FOLLOW THE PROGRESS OF THE NEW MODEL

finished model

- TAKES A LITTLE TIME TO LOAD BUT AS YOU SCROLL DOWN YOU WILL SEE LIZ'S AMAZING WORK

more below

Several years ago we were lucky enough to bid for a flying Deerhound model, the whole dog is only attached by one foot to the rock and is exquisite. The auction was held at the USA specialiaity and this model won the best art class and has always been our favourite piece. - We made contact with the Elizabeth McInnis the artist and have comissioned a further model.

Contact Liz on Liz MacInnis com Web http://www.elizabethmcinnis.com

W

WORK IN PROGRESS IS THE STORY OF THE NEW PIECE.

Elizabeth has been kind enough to record how this will be made and more of her work can be found on her web site so over to Elizabeth.

--------------------------------------------------------------------

The first photo shows the final designs that I settled on for the adult and the four-month-old puppy. I used the recorded growth sizes of my own deerhounds, as well as their siblings, to determine the correct size for a puppy that age in relation to an adult. The drawings are rough specific detail will be perfected on the carvings themselves. I intend for the puppy to be running and playing with a largish feather while the adult trots along - though I may change the feather to something else as the carving progresses.

The second photo shows cut-outs of the deerhounds, done so that I could determine just what size they should be in relation to the walnut base. I had to do a few of these - my original drawings showed the sculptures would have been too small for the base, imo.

Next steps will be actually starting to carve, and also finishing the base, which is sent to me unsanded and unfinished. I will be doing several coats of tung oil as a finish. Elizabeth

Here's a photo of the rough carving of the two deerhounds. Because of the nature of wood, long, thin pieces like legs and tails are carved separately and then glued (also sometimes pegged) to the wood body. The long, thin pieces must run lengthwise with the grain of the wood, otherwise they will break easily. In some cases, the legs and tails must be done in two pieces, because the leg or tail changes direction - and they always have to follow the grain of the wood. I rough carve them, then attach them to the body and fine carve the entire dog.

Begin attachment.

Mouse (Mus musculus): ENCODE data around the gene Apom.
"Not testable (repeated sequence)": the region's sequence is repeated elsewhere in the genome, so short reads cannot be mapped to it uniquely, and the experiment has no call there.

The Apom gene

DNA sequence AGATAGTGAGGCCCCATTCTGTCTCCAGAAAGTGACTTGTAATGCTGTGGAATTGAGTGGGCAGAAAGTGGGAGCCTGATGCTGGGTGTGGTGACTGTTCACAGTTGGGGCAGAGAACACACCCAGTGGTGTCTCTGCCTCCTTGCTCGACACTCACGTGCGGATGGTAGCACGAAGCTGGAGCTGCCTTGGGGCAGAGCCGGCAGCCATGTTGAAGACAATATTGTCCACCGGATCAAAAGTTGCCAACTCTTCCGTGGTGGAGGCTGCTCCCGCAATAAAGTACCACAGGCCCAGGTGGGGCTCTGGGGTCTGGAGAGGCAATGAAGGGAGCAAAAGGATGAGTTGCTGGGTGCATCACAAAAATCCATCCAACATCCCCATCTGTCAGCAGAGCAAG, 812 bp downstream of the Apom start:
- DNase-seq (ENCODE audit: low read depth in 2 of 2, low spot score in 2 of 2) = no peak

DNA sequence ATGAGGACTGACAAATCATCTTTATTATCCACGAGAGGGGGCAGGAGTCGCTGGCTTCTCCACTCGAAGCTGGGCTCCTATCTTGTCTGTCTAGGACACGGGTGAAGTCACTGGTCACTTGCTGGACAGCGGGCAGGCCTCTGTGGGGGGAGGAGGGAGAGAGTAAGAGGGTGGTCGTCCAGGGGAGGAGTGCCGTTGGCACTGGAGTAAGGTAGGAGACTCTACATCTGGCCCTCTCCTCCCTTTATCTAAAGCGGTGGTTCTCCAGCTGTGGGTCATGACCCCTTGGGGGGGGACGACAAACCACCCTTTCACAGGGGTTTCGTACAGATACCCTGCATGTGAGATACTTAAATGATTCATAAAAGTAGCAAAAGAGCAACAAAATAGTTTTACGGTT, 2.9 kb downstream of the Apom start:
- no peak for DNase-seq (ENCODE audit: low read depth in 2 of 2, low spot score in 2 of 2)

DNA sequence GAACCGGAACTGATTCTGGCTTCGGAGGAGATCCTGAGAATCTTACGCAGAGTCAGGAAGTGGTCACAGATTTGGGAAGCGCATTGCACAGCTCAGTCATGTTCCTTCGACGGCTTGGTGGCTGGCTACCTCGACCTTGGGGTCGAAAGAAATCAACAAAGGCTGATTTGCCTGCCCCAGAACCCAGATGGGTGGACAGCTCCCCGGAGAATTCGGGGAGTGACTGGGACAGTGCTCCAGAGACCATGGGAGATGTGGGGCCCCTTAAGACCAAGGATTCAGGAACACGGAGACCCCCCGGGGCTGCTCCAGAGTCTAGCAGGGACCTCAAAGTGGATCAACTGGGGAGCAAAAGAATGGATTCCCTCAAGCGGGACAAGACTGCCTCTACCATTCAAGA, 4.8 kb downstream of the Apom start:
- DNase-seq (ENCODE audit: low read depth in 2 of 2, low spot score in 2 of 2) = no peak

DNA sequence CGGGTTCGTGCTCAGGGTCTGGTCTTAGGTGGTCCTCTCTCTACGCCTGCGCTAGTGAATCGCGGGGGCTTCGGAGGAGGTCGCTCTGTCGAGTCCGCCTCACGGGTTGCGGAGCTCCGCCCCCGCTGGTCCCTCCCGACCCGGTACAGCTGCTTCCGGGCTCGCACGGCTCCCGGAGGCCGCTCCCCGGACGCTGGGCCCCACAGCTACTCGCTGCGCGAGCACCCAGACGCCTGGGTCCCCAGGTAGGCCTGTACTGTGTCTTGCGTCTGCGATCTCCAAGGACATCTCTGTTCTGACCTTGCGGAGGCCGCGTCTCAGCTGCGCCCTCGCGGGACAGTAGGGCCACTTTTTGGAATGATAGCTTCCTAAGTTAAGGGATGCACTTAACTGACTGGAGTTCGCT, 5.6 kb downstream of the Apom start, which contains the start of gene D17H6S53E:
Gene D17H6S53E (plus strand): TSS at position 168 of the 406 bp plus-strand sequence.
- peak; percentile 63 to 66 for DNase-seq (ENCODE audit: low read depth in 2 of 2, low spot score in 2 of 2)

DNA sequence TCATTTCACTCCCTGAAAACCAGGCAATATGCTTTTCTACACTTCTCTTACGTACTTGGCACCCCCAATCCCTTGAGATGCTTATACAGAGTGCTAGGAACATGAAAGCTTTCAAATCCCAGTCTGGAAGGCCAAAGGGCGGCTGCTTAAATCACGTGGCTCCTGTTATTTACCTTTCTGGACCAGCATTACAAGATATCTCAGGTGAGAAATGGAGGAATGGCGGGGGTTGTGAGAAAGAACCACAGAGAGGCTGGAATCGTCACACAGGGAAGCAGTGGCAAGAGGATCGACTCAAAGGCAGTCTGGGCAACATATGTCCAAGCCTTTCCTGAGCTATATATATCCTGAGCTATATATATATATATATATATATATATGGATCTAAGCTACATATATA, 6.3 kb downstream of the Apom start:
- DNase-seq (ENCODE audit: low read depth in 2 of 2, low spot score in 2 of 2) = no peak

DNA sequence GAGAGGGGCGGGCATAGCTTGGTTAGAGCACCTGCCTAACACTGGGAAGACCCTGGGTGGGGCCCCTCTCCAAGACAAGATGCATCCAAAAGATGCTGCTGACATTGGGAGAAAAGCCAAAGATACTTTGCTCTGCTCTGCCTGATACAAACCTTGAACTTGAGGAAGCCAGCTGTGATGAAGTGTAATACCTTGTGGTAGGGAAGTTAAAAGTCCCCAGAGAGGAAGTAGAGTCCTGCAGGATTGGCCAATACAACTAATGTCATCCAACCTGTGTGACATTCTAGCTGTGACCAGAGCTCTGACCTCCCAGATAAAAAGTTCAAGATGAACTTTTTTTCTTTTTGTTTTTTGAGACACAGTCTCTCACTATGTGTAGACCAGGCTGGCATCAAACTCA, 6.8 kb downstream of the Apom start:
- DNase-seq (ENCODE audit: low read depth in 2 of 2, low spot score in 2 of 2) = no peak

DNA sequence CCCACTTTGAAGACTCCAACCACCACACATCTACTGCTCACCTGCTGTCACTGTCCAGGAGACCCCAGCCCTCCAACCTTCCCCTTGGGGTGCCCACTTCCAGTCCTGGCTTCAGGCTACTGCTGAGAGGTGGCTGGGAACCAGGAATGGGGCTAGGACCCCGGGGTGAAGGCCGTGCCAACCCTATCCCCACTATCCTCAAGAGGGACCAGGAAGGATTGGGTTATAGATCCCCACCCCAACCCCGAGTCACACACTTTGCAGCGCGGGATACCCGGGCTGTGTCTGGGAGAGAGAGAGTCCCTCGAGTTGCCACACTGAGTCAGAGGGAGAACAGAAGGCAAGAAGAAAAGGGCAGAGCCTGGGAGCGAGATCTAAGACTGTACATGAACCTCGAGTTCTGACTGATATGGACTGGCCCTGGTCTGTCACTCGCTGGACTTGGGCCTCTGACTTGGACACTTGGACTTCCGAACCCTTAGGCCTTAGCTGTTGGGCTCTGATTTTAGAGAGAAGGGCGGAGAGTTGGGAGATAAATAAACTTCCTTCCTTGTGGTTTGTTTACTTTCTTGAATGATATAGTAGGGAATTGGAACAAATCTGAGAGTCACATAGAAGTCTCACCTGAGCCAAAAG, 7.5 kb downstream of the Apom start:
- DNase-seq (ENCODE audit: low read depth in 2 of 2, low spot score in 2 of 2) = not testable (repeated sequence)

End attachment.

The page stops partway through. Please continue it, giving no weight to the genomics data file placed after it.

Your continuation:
---------------------------------------------------------------------


I've enclosed two photos. They show both dogs with the finer carving done, and then painted with a rough approximation of deerhound color. This is so that no light wood will show through the fur. It also gives me an idea of where I need to put fur of different colors - gray, white, dark gray. I've put a couple of white toes on both dogs, as well as white chest patches. If you don't want those, let me know in the next couple of days. I intend to do the youngster in dark gray, not quite black, but if you'd rather have a more brindle look, let me know. You'll also see where I've inserted a brass rod into one foot of each dog. Those rods will be inserted down into the base, and will hold each dog in place securely. I haven't taken a photo of the base, but it has several coats of tung oil now. I also haven't taken a photo of the feather I carved. When I finish the youngster, I'll insert the feather into her mouth. That comes last, because the feather is thin and fairly fragile.


Here are the photos of the deerhounds after furring, but before trimming, grooming, topcoating and detail painting. The fur is applied one tiny bit at a time and is laid in the direction that it naturally occurs on a real dog.  

furry deerhounds

Hi - Here is the next photo. It shows the first, dark coat of fur on the deerhounds trimmed, and the second coat of fur underway. This is the lighter fur and will only be used in some areas on the dogs. It shows up white in the photo, but is really a light gray. You wanted a darker adult, so I won't be using as much silver fur on it as I might on a different deerhound. The pup will just have wisps here and there. The silver coat needs to be completed, trimmed, and then shaded into the rest of the fur. The final look won't show as much light gray as you can see on the dogs at this point.
 
After the light gray coat is completed, I begin the final stage which is detail trimming, detail painting and then a final coat of sealer. The next photo I send will be of the finished dogs on the base. 
 
Liz

highlights

finished model

finished model

we cannot wait

back to index